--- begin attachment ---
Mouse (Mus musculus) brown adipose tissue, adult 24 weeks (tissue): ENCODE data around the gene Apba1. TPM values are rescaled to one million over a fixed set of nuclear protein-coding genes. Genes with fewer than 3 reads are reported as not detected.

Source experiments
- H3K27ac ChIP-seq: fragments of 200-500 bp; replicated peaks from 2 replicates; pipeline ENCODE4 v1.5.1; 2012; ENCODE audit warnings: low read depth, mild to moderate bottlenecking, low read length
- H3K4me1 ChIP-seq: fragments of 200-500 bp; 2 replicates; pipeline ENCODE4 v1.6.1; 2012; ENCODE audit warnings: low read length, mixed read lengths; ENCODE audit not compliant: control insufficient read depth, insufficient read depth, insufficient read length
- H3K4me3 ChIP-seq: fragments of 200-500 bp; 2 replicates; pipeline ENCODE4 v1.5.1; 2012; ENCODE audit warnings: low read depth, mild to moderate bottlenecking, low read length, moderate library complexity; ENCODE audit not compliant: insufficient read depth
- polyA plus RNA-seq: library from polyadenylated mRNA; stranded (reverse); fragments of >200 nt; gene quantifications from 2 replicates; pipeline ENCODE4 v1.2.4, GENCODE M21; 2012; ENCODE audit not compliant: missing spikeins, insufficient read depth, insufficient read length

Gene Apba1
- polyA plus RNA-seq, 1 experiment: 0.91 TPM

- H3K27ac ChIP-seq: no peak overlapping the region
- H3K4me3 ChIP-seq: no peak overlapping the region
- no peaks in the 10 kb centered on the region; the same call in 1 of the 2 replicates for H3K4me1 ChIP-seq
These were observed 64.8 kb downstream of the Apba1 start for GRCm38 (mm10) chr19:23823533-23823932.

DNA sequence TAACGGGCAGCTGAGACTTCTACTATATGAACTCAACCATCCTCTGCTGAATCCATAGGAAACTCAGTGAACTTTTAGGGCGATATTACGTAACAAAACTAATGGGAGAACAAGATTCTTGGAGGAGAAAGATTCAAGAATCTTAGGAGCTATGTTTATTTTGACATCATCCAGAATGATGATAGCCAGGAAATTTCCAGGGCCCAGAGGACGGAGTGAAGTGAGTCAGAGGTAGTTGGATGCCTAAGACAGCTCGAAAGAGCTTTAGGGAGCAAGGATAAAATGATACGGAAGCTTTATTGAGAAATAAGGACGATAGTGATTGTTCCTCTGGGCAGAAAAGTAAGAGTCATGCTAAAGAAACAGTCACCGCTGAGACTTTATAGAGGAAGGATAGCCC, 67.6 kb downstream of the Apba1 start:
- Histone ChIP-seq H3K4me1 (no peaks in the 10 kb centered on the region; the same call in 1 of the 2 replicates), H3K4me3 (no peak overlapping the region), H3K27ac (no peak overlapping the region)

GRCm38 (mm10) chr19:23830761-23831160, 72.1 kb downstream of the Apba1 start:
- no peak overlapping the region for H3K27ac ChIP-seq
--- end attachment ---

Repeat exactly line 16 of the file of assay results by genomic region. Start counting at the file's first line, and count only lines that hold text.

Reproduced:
- no peak overlapping the region for H3K27ac ChIP-seq